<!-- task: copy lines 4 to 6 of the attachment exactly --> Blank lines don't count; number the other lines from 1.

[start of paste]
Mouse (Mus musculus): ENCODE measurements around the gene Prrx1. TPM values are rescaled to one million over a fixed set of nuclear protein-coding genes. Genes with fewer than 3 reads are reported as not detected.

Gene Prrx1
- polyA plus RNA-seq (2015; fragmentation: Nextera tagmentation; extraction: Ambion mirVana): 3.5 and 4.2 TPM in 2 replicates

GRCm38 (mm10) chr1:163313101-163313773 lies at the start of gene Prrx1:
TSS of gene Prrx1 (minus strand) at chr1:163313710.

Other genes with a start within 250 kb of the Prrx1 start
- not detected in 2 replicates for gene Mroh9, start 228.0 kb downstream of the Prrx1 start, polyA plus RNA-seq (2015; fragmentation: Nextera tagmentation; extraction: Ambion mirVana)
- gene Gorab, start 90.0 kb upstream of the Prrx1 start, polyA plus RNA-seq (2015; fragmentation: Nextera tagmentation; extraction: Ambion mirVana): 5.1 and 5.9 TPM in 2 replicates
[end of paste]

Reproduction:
GRCm38 (mm10) chr1:163313101-163313773 lies at the start of gene Prrx1:
TSS of gene Prrx1 (minus strand) at chr1:163313710.

Other genes with a start within 250 kb of the Prrx1 start